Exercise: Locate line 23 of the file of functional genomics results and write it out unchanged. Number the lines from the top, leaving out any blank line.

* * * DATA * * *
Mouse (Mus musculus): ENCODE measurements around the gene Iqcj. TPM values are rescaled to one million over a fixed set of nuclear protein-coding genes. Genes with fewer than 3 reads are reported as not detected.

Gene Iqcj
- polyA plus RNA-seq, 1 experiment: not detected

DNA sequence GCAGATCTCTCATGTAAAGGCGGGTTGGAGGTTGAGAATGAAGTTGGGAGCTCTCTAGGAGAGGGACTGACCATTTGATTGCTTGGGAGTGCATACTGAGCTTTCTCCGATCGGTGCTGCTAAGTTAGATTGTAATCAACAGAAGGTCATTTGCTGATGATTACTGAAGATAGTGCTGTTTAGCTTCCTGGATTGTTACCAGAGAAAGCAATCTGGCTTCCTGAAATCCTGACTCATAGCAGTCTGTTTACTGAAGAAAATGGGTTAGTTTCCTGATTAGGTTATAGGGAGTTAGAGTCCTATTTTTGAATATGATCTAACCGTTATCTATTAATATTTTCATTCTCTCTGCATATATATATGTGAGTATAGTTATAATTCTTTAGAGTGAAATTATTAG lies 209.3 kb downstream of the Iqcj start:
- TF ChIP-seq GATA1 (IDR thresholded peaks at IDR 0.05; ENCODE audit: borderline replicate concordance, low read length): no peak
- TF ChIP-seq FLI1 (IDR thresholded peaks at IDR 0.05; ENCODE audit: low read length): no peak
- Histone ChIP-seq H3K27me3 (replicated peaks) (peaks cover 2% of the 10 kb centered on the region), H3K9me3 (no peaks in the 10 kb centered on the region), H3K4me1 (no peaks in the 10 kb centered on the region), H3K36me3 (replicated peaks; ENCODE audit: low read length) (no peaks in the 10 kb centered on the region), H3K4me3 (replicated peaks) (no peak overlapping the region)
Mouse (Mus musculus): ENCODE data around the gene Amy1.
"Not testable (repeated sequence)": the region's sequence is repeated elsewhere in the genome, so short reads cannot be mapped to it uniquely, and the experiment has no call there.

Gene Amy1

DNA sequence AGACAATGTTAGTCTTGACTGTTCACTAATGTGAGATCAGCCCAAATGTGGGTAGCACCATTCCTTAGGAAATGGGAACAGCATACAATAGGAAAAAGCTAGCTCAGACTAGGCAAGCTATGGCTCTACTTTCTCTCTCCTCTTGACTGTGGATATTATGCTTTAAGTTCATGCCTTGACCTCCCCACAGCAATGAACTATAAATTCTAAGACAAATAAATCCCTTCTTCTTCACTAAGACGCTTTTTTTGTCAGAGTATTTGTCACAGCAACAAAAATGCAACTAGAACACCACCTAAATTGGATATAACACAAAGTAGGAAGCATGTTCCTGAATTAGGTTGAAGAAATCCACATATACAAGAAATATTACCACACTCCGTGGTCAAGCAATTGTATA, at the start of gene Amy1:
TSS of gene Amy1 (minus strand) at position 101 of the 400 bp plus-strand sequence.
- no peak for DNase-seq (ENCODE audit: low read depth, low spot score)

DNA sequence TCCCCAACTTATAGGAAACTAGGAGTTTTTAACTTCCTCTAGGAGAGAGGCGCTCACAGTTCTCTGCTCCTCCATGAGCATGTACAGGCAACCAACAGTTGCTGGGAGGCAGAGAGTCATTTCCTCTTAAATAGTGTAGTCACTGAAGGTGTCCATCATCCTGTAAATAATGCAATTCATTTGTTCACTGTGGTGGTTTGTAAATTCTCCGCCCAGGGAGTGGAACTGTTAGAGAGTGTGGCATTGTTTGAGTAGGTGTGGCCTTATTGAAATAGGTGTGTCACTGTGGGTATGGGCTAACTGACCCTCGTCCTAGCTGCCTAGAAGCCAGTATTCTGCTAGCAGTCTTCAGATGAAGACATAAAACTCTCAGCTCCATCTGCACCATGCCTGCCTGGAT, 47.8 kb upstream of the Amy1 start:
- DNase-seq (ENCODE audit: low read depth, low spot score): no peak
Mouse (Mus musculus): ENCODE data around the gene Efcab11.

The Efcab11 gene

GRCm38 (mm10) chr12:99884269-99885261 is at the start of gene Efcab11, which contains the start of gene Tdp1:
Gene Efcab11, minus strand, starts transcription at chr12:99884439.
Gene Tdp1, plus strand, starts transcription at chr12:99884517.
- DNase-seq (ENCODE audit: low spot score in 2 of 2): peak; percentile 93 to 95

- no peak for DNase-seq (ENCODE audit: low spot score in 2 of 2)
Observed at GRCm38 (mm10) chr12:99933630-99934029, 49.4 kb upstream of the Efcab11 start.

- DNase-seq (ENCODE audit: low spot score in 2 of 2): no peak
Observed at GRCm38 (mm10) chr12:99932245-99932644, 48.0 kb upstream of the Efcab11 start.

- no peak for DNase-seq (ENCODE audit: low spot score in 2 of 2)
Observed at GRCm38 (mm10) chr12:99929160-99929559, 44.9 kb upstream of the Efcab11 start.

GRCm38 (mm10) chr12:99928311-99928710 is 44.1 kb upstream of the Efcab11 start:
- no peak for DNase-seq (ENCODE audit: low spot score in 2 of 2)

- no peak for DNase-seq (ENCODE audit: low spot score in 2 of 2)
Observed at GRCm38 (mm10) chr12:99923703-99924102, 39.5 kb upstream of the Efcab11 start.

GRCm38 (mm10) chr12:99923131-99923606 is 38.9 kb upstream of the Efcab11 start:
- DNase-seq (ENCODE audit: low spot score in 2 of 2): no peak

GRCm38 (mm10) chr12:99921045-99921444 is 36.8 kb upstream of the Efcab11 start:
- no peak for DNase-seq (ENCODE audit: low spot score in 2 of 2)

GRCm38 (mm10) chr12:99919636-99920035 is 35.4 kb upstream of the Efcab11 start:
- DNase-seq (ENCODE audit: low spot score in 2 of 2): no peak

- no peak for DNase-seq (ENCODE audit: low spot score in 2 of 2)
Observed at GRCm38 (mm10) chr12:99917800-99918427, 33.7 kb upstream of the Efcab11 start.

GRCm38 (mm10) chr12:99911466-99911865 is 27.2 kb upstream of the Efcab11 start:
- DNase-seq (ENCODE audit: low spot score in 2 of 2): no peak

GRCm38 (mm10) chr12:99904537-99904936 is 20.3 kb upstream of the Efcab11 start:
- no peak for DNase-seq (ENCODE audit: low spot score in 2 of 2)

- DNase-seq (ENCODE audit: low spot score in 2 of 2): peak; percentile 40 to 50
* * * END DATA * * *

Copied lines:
Observed at GRCm38 (mm10) chr12:99933630-99934029, 49.4 kb upstream of the Efcab11 start.